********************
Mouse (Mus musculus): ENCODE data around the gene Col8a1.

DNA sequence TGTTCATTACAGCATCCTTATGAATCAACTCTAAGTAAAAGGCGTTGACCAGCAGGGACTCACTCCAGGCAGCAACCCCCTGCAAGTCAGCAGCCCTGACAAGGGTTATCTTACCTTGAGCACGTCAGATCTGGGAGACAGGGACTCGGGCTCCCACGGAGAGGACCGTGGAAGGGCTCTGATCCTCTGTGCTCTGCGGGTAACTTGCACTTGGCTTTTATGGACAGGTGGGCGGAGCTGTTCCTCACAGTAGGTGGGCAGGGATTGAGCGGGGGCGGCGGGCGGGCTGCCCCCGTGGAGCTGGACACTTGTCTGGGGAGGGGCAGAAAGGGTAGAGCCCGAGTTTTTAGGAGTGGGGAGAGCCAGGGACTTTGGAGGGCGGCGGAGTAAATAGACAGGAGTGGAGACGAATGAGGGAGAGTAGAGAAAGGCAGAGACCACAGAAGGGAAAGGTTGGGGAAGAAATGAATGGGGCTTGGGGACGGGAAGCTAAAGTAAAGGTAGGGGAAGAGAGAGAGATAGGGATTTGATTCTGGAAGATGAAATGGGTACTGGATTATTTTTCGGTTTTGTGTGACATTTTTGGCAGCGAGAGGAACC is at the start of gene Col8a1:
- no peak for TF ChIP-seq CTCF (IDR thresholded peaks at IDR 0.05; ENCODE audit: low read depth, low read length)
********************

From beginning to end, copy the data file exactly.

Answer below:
Mouse (Mus musculus): ENCODE data around the gene Col8a1.

DNA sequence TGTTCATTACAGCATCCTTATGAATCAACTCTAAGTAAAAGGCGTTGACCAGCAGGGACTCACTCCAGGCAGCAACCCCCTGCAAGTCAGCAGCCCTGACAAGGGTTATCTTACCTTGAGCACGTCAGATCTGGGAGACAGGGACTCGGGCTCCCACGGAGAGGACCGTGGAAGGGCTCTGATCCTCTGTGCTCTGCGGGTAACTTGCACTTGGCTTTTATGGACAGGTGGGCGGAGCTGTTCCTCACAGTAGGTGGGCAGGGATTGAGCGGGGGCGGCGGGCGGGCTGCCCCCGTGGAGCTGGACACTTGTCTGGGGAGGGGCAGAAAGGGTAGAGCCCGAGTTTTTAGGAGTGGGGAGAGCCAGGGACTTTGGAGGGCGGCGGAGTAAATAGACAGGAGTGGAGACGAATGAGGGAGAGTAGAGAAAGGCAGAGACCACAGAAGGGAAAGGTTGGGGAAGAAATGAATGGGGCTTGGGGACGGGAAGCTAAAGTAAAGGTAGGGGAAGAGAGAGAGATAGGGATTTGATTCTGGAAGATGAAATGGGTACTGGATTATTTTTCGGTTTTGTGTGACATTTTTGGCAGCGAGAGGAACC is at the start of gene Col8a1:
- no peak for TF ChIP-seq CTCF (IDR thresholded peaks at IDR 0.05; ENCODE audit: low read depth, low read length)